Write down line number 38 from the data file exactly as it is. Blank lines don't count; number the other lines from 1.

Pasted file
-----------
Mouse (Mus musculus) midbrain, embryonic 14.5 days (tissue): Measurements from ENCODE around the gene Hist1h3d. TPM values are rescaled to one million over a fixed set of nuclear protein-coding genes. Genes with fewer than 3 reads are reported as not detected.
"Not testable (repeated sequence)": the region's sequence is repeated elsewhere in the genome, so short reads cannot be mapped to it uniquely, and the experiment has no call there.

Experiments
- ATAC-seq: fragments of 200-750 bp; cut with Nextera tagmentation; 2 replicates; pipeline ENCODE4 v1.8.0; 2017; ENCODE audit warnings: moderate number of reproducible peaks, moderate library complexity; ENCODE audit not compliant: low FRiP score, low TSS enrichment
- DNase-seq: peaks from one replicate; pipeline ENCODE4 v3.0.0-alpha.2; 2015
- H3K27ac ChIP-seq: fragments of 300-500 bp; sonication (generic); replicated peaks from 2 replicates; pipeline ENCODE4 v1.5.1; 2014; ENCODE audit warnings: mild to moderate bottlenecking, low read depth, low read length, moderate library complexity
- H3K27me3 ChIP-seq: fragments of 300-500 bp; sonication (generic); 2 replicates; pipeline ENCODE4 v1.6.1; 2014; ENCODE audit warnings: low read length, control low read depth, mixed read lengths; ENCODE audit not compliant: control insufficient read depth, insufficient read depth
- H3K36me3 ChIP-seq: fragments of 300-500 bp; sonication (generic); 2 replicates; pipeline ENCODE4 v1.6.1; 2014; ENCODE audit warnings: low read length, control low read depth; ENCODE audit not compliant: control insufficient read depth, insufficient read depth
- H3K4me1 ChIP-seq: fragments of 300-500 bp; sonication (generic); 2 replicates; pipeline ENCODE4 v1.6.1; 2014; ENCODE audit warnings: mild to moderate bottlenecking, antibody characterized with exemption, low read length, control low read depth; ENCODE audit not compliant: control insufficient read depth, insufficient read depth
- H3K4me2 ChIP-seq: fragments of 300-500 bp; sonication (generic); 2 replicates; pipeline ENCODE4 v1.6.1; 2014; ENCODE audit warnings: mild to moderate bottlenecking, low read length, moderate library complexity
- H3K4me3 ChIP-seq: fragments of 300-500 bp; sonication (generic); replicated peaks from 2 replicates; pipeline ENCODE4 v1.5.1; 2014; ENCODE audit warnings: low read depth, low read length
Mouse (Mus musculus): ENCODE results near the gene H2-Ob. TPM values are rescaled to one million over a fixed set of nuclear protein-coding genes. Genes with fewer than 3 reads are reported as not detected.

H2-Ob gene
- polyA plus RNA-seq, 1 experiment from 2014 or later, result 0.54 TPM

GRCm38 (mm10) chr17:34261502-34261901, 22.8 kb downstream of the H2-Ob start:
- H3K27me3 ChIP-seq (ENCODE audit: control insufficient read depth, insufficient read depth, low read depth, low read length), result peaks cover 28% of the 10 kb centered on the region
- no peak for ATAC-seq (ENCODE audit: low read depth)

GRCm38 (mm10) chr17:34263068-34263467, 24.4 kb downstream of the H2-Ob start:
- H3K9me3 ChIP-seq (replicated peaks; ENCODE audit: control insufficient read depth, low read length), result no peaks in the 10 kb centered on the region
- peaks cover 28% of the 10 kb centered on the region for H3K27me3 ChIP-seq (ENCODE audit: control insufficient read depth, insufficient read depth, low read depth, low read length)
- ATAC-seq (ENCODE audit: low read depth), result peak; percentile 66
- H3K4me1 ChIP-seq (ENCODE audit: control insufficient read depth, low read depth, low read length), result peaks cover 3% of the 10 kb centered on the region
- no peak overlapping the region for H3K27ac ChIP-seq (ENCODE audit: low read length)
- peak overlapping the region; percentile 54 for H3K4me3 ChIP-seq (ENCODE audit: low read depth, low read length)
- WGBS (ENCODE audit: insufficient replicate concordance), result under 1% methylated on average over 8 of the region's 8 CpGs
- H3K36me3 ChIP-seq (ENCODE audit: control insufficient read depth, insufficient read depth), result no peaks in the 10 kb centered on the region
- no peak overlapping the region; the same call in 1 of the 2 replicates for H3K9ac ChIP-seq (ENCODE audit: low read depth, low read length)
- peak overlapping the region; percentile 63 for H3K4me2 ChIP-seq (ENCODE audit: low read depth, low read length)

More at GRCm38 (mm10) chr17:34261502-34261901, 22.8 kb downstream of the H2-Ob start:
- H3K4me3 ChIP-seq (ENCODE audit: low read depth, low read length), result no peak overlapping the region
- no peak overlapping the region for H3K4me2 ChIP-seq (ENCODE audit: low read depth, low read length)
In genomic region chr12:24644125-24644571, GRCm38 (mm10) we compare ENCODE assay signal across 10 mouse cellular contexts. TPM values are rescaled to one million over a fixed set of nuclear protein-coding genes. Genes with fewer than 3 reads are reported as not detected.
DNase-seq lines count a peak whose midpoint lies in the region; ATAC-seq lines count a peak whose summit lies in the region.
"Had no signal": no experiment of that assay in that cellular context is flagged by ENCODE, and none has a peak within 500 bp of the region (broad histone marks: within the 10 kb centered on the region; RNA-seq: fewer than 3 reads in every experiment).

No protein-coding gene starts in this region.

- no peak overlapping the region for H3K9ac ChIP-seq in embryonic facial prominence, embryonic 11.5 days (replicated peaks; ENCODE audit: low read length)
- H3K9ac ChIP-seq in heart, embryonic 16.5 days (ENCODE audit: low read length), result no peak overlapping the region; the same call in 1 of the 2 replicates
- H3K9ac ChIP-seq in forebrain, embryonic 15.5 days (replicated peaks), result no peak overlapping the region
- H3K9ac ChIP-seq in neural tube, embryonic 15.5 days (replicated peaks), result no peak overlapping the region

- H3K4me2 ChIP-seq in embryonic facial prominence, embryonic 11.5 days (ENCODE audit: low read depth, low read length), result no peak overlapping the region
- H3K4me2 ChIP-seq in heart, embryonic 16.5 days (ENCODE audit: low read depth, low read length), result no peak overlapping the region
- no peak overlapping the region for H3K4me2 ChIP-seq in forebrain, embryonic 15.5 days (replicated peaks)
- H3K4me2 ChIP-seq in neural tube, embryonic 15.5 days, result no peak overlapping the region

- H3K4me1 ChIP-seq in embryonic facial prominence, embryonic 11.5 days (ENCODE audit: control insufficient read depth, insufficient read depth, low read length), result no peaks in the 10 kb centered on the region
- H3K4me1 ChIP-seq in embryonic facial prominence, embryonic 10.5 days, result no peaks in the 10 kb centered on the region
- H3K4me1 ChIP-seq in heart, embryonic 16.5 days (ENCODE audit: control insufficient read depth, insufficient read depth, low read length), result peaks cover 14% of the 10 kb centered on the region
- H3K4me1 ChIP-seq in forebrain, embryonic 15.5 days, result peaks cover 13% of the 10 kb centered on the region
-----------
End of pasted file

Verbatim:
- H3K9ac ChIP-seq in forebrain, embryonic 15.5 days (replicated peaks), result no peak overlapping the region